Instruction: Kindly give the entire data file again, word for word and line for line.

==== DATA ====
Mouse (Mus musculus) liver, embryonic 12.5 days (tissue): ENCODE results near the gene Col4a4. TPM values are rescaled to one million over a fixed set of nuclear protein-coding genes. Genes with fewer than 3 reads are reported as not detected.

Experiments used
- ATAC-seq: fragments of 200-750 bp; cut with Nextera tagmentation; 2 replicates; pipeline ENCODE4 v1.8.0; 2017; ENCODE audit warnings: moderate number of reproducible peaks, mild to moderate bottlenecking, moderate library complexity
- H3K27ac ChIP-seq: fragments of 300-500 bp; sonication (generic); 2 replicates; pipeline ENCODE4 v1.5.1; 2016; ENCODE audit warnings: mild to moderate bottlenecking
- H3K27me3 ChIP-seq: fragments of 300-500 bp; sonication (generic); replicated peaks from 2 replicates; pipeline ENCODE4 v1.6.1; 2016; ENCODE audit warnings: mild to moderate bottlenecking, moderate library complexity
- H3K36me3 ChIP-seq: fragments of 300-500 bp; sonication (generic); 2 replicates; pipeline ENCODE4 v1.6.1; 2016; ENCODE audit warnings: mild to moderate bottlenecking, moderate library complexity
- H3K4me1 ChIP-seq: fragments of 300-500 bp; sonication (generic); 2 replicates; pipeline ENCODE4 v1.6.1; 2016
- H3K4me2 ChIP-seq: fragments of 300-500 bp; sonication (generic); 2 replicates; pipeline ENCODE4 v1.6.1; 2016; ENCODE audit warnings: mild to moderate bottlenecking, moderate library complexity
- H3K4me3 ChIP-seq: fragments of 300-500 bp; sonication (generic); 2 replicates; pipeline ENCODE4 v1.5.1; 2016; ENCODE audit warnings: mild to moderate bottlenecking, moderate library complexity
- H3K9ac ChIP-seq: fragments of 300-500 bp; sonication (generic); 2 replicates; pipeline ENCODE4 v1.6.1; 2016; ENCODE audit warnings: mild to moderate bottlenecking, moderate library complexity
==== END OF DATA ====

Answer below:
Mouse (Mus musculus) liver, embryonic 12.5 days (tissue): ENCODE results near the gene Col4a4. TPM values are rescaled to one million over a fixed set of nuclear protein-coding genes. Genes with fewer than 3 reads are reported as not detected.

Experiments used
- ATAC-seq: fragments of 200-750 bp; cut with Nextera tagmentation; 2 replicates; pipeline ENCODE4 v1.8.0; 2017; ENCODE audit warnings: moderate number of reproducible peaks, mild to moderate bottlenecking, moderate library complexity
- H3K27ac ChIP-seq: fragments of 300-500 bp; sonication (generic); 2 replicates; pipeline ENCODE4 v1.5.1; 2016; ENCODE audit warnings: mild to moderate bottlenecking
- H3K27me3 ChIP-seq: fragments of 300-500 bp; sonication (generic); replicated peaks from 2 replicates; pipeline ENCODE4 v1.6.1; 2016; ENCODE audit warnings: mild to moderate bottlenecking, moderate library complexity
- H3K36me3 ChIP-seq: fragments of 300-500 bp; sonication (generic); 2 replicates; pipeline ENCODE4 v1.6.1; 2016; ENCODE audit warnings: mild to moderate bottlenecking, moderate library complexity
- H3K4me1 ChIP-seq: fragments of 300-500 bp; sonication (generic); 2 replicates; pipeline ENCODE4 v1.6.1; 2016
- H3K4me2 ChIP-seq: fragments of 300-500 bp; sonication (generic); 2 replicates; pipeline ENCODE4 v1.6.1; 2016; ENCODE audit warnings: mild to moderate bottlenecking, moderate library complexity
- H3K4me3 ChIP-seq: fragments of 300-500 bp; sonication (generic); 2 replicates; pipeline ENCODE4 v1.5.1; 2016; ENCODE audit warnings: mild to moderate bottlenecking, moderate library complexity
- H3K9ac ChIP-seq: fragments of 300-500 bp; sonication (generic); 2 replicates; pipeline ENCODE4 v1.6.1; 2016; ENCODE audit warnings: mild to moderate bottlenecking, moderate library complexity